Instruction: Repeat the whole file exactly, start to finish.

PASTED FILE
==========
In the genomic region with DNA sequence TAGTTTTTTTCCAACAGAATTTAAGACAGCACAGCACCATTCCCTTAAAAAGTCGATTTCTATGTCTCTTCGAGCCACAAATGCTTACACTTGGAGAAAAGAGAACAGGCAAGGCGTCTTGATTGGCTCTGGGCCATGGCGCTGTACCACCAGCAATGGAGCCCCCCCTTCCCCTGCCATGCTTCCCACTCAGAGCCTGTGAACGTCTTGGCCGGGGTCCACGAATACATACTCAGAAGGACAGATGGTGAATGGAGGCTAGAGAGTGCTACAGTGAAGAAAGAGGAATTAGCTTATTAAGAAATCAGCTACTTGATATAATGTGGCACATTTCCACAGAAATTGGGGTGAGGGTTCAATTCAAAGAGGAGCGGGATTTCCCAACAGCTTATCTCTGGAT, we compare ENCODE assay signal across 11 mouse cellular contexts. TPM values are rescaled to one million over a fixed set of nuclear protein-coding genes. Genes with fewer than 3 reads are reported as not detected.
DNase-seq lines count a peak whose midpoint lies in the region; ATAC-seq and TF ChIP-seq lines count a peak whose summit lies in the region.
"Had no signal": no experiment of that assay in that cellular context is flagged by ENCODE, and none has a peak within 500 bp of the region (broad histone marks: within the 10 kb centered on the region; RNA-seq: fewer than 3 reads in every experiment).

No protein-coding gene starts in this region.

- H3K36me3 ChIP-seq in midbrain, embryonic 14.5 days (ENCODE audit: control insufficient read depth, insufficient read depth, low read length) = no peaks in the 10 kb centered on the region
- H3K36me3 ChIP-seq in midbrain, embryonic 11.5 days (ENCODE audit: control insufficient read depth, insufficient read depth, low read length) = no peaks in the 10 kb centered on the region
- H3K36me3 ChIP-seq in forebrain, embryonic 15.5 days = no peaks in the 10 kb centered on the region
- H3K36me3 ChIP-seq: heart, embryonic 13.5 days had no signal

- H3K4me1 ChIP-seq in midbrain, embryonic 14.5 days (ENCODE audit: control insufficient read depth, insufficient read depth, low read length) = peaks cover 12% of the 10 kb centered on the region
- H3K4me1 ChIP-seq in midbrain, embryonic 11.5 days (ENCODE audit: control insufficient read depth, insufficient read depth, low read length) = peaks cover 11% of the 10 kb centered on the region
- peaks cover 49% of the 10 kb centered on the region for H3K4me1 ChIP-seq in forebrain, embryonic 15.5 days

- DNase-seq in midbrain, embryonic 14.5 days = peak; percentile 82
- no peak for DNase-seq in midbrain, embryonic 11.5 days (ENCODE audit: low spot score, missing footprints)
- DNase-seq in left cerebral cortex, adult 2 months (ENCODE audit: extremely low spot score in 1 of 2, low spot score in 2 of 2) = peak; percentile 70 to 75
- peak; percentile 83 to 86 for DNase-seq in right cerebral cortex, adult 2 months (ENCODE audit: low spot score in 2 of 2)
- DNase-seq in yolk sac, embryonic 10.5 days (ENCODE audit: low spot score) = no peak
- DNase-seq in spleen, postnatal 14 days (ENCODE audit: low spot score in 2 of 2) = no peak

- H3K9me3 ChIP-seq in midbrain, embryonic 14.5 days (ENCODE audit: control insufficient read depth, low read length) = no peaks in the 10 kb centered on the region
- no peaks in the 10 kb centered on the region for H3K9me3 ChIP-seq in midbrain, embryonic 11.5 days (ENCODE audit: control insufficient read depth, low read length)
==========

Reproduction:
In the genomic region with DNA sequence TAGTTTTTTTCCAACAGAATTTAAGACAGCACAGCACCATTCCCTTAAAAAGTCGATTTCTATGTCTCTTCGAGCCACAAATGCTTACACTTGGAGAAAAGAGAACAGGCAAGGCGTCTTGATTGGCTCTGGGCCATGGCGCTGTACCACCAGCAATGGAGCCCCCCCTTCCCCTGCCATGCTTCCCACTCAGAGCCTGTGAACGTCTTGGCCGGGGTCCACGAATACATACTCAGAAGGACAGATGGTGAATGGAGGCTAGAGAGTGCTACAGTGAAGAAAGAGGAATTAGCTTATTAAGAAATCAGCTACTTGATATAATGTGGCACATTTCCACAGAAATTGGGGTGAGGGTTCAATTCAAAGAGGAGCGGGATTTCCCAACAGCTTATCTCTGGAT, we compare ENCODE assay signal across 11 mouse cellular contexts. TPM values are rescaled to one million over a fixed set of nuclear protein-coding genes. Genes with fewer than 3 reads are reported as not detected.
DNase-seq lines count a peak whose midpoint lies in the region; ATAC-seq and TF ChIP-seq lines count a peak whose summit lies in the region.
"Had no signal": no experiment of that assay in that cellular context is flagged by ENCODE, and none has a peak within 500 bp of the region (broad histone marks: within the 10 kb centered on the region; RNA-seq: fewer than 3 reads in every experiment).

No protein-coding gene starts in this region.

- H3K36me3 ChIP-seq in midbrain, embryonic 14.5 days (ENCODE audit: control insufficient read depth, insufficient read depth, low read length) = no peaks in the 10 kb centered on the region
- H3K36me3 ChIP-seq in midbrain, embryonic 11.5 days (ENCODE audit: control insufficient read depth, insufficient read depth, low read length) = no peaks in the 10 kb centered on the region
- H3K36me3 ChIP-seq in forebrain, embryonic 15.5 days = no peaks in the 10 kb centered on the region
- H3K36me3 ChIP-seq: heart, embryonic 13.5 days had no signal

- H3K4me1 ChIP-seq in midbrain, embryonic 14.5 days (ENCODE audit: control insufficient read depth, insufficient read depth, low read length) = peaks cover 12% of the 10 kb centered on the region
- H3K4me1 ChIP-seq in midbrain, embryonic 11.5 days (ENCODE audit: control insufficient read depth, insufficient read depth, low read length) = peaks cover 11% of the 10 kb centered on the region
- peaks cover 49% of the 10 kb centered on the region for H3K4me1 ChIP-seq in forebrain, embryonic 15.5 days

- DNase-seq in midbrain, embryonic 14.5 days = peak; percentile 82
- no peak for DNase-seq in midbrain, embryonic 11.5 days (ENCODE audit: low spot score, missing footprints)
- DNase-seq in left cerebral cortex, adult 2 months (ENCODE audit: extremely low spot score in 1 of 2, low spot score in 2 of 2) = peak; percentile 70 to 75
- peak; percentile 83 to 86 for DNase-seq in right cerebral cortex, adult 2 months (ENCODE audit: low spot score in 2 of 2)
- DNase-seq in yolk sac, embryonic 10.5 days (ENCODE audit: low spot score) = no peak
- DNase-seq in spleen, postnatal 14 days (ENCODE audit: low spot score in 2 of 2) = no peak

- H3K9me3 ChIP-seq in midbrain, embryonic 14.5 days (ENCODE audit: control insufficient read depth, low read length) = no peaks in the 10 kb centered on the region
- no peaks in the 10 kb centered on the region for H3K9me3 ChIP-seq in midbrain, embryonic 11.5 days (ENCODE audit: control insufficient read depth, low read length)